7 lessons I wish I'd known before I started college

Susan Shapiro has an embarrassing secret: "I was the type of mediocre student I now disdain."

Shapiro, an author and writing professor at The New School, reflected on what she's learned now that she's on the other side of the podium in a recent article for the New York Times. She identified seven lessons that would have been helpful for her as a student:

1: A's bring surprising benefits. Students may not understand just how many perks come with good grades. Shapiro writes that, when she was in college, she didn't realize that students with high GPAs can also qualify for special travel funding, awards, events, and internships.

2: Participation matters. Though she admits she skipped class occasionally as a student, Shapiro writes that she now sees that attendance helps students earn higher grades and build better relationships with professors.

3: Professors can jumpstart careers. A strong relationship with a professor can open many doors, but students may not realize how important this can be. For example, Shapiro shares that one of her professors recommended her for to the job that launched her writing career.

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4: Faculty have hearts, too. "In retrospect, I should have been more open with the instructors I admired," Shapiro writes. She shares that she's kept many of the letters, cards, and poems she's received from her students.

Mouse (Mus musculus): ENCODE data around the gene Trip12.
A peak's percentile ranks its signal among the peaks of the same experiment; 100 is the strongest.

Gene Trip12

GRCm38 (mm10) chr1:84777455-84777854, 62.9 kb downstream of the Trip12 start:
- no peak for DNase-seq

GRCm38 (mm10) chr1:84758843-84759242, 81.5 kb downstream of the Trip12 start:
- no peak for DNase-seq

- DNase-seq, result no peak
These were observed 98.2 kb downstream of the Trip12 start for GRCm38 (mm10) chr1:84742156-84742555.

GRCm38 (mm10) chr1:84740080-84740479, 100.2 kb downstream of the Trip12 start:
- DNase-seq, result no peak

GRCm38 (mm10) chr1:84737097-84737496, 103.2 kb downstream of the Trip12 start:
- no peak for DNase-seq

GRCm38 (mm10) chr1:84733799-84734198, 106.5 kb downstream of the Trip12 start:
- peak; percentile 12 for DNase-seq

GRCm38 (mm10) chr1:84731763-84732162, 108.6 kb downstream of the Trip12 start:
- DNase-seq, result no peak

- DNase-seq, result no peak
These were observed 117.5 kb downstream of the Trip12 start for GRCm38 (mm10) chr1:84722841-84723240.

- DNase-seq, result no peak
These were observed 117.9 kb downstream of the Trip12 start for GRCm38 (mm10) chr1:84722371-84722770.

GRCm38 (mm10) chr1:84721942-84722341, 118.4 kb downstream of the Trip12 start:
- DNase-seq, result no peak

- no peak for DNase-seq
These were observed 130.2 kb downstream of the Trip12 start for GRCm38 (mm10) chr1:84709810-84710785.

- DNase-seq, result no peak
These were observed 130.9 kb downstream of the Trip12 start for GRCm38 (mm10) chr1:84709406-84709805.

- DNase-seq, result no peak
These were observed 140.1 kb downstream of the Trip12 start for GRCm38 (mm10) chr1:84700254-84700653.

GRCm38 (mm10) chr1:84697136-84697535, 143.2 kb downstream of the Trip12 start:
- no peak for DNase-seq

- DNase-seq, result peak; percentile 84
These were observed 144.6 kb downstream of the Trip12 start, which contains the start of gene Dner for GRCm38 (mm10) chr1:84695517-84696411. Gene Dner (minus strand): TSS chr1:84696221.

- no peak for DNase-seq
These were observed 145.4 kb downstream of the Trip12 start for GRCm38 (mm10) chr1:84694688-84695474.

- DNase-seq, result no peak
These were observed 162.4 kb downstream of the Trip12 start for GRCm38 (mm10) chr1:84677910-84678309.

5: Social media can be a tool. Students probably don't expect to use social media for school, but many faculty and administrators are active on Twitter, Facebook, and other channels. Shapiro shares that she responds to students who follow her social media accounts and uses the platforms to announce career development and job opportunities.

6: Life is better sober. After dropping the typical college student's drinking and smoking habits, Shapiro was "surprised" by how much her life improved, she writes. She shares that she not only picked up new hobbies, but also built stronger relationships and did better work.

7: Ask for help. There's nothing wrong with asking for emotional support, Shapiro writes. She shares that her own experience with therapy was a positive one. In addition, she offers comfort to students who think they might be at the wrong institution, noting that transferring colleges is an option and is far from abnormal (Shapiro, New York Times, 10/17).  

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